That the Negro is incapable of love, that he is shiftless, footloose, irresponsible, unfaithful, are stereotypes that persist in the popular mind. In the search for better employment better living standards, many Negro men are obliged to leave their homes and families and such breaks can become permanent. Left at home the womenfolk are often unable to cope with the strain of their situation alone, and with the continued stress of segregation, families disintegrate. The lonely and deserted unburden their hearts by singing the blues as does "Texas" Alexander when he "gets to thinking", his moaning choruses echoed by Lonnie Johnson's sensitive accompaniment.

Like simple people the world over, Southern folk Negroes often attribute the deterioration or improvement of their fortunes to superstitious beliefs, the power of Voodoo, or in the case of Tallahassee Tight from Florida, to the women "who put a medicine on you". Praying that their luck may change they invent private rituals, consult the "root doctors" and their "numbers books" before "playing policy". Pinning their hopes on the turn of a card they gamble in games of Florida Flip, Coon-can or Georgia Skin. The latter, a fast favourite of Negro "pikers" is recaptured by the burly, one legged beggar from Atlanta, Peg Leg Howell, who sings the traditional refrain of "You better let the deal go down". In the Fall, when the crops have been gathered and the yard-and-field Negroes have money in their pockets to burn and the time to lose it, they are an easy prey to the professional gamblers who appear at the annual "Skin-ball". This is the time of year when unattached Negroes visit the larger Southern towns to spend their money in brief, reckless sprees on Mobile's Davis Street, Jackson's Farish Street, or Dallas' Elm Street where in Texas Bill Day's words the "women don't mean you no good".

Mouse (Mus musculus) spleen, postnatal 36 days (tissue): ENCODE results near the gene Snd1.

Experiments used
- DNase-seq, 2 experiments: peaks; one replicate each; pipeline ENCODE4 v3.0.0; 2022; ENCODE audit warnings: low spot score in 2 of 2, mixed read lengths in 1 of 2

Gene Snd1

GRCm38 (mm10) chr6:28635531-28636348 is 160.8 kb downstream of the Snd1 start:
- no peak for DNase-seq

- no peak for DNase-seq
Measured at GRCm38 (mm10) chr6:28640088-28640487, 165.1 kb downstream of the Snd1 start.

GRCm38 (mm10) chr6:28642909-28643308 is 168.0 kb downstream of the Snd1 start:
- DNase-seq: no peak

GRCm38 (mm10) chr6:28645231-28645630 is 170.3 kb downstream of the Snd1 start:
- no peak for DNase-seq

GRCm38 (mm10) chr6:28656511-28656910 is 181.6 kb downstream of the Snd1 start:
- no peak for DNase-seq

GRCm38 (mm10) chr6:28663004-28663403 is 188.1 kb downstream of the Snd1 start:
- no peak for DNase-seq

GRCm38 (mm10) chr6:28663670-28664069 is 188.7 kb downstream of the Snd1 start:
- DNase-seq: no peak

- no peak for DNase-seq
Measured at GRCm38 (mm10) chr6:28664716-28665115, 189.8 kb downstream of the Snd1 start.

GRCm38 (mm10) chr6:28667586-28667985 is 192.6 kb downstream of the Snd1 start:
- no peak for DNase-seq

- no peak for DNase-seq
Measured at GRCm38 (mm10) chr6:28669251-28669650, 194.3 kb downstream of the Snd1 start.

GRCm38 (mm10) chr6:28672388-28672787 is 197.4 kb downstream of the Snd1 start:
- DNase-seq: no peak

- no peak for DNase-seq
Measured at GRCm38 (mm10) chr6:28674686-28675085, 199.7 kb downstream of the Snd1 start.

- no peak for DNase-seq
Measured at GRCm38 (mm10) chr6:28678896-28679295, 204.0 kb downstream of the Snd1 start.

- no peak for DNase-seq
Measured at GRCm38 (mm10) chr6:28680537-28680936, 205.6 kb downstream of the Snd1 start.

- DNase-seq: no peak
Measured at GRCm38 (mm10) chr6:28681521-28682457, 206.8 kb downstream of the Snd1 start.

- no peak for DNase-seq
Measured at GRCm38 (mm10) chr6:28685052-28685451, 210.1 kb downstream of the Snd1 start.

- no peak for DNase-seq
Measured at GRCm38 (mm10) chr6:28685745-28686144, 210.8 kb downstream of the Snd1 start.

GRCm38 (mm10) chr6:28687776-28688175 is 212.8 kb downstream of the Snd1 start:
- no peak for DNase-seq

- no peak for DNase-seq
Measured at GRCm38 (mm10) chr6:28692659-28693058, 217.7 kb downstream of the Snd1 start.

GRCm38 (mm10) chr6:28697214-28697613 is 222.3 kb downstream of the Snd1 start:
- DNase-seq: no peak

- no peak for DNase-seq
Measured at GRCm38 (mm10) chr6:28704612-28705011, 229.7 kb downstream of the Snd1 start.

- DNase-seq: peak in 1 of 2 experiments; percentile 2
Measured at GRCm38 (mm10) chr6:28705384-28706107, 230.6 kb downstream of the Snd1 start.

In the teeming ghettoes of Catfish Row in Vicksburg, Ram-Cat Alley in Greenwood or Nashville's infamous Bush Bottom crime is rife and largely unchecked. The hopeless congestion the rotting buildings, vegetable matter and human life breed violence and corruption, criminals operate undetected and the promiscuous living is incitement to sudden affrays and brutal slayings. Hardened criminals in numbers there are without question, but equally undeniable is the fact that many a "bad" Negro is the victim of his environment, slum-shocked and destitute. Hard measures of law enforcement have often been made in desperate attempts to curb crime which do not touch root causes, and many a Negro finds himself in jail almost unwittingly. Playing his original, personal blues on a battered guitar, an Alabama Negro, Barefoot Bill, gives a hint of one such man's predicament as he sits in jail pathetically nursing his "Black Cat's Bone".